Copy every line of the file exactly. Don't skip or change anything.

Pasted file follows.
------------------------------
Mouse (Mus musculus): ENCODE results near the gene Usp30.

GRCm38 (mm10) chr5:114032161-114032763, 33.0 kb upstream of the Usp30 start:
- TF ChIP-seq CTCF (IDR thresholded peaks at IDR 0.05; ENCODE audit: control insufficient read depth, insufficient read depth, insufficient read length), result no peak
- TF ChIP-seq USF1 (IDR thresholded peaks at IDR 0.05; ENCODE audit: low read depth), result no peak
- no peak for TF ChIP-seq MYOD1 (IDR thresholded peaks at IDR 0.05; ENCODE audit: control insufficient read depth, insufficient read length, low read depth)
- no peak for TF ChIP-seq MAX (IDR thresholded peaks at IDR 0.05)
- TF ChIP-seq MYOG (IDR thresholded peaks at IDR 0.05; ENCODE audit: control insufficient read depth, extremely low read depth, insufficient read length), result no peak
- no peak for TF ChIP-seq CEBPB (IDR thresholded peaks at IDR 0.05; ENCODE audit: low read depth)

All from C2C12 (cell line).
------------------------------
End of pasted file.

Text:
Mouse (Mus musculus): ENCODE results near the gene Usp30.

GRCm38 (mm10) chr5:114032161-114032763, 33.0 kb upstream of the Usp30 start:
- TF ChIP-seq CTCF (IDR thresholded peaks at IDR 0.05; ENCODE audit: control insufficient read depth, insufficient read depth, insufficient read length), result no peak
- TF ChIP-seq USF1 (IDR thresholded peaks at IDR 0.05; ENCODE audit: low read depth), result no peak
- no peak for TF ChIP-seq MYOD1 (IDR thresholded peaks at IDR 0.05; ENCODE audit: control insufficient read depth, insufficient read length, low read depth)
- no peak for TF ChIP-seq MAX (IDR thresholded peaks at IDR 0.05)
- TF ChIP-seq MYOG (IDR thresholded peaks at IDR 0.05; ENCODE audit: control insufficient read depth, extremely low read depth, insufficient read length), result no peak
- no peak for TF ChIP-seq CEBPB (IDR thresholded peaks at IDR 0.05; ENCODE audit: low read depth)

All from C2C12 (cell line).